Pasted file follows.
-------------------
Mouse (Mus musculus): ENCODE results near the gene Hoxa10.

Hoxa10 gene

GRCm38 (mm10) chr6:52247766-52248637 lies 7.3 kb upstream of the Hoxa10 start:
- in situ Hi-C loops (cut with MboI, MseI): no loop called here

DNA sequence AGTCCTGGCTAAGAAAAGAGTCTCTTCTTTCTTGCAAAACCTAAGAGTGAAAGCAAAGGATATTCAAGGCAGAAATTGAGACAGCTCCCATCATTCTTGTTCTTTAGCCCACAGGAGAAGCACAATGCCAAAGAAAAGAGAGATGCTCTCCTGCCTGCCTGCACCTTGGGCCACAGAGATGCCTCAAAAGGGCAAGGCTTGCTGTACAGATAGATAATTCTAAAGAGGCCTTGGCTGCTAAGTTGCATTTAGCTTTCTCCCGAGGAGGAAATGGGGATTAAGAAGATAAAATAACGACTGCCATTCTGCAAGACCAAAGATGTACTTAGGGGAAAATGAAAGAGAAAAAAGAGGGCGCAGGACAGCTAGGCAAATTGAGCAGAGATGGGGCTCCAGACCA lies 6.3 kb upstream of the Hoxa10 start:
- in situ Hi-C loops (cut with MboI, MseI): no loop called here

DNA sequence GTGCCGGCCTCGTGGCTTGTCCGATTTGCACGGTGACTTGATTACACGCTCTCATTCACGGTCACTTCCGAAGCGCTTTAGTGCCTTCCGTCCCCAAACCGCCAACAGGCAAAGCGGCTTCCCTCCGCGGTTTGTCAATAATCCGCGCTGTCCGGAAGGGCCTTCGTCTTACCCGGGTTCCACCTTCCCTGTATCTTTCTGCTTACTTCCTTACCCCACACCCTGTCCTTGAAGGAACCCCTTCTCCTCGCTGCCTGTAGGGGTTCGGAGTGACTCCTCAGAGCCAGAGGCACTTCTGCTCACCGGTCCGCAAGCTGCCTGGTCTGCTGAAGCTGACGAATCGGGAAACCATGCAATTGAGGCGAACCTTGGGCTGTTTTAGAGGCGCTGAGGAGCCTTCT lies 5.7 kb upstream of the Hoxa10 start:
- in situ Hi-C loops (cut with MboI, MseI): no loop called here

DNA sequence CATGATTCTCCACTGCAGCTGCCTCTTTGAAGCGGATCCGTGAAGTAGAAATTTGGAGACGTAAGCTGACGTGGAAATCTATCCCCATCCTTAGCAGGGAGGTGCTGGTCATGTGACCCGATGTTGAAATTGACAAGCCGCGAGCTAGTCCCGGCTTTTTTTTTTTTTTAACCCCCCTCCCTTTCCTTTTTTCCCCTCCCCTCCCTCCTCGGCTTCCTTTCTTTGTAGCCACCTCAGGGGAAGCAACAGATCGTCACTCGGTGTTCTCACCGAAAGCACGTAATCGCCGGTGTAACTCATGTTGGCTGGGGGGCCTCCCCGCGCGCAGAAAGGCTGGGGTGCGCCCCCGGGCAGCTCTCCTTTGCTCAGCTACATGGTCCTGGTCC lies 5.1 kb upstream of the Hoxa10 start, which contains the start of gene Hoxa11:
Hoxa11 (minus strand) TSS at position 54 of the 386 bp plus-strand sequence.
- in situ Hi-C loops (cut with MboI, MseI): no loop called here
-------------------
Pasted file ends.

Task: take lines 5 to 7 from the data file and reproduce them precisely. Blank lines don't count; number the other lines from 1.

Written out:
DNA sequence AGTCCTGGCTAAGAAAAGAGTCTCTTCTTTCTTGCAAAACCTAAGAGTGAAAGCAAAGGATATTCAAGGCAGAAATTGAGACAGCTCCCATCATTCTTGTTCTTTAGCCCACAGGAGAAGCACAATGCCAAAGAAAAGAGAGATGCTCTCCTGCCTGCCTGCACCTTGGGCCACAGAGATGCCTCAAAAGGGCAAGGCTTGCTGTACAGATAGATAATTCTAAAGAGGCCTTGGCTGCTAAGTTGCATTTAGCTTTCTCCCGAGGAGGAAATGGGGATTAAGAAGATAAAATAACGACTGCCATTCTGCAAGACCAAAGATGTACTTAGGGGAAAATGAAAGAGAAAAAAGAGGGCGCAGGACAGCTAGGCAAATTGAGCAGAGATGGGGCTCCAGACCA lies 6.3 kb upstream of the Hoxa10 start:
- in situ Hi-C loops (cut with MboI, MseI): no loop called here

DNA sequence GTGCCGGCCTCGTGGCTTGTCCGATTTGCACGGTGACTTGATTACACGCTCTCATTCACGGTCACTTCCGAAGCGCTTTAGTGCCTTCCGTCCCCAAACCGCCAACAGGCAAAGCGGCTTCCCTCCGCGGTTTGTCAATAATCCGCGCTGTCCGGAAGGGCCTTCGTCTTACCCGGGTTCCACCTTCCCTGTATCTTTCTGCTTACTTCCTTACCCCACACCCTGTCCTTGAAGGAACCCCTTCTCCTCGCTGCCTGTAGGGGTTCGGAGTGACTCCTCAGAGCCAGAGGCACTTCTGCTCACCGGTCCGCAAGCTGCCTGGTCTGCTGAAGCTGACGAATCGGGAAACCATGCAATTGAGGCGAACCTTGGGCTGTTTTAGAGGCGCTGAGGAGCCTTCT lies 5.7 kb upstream of the Hoxa10 start: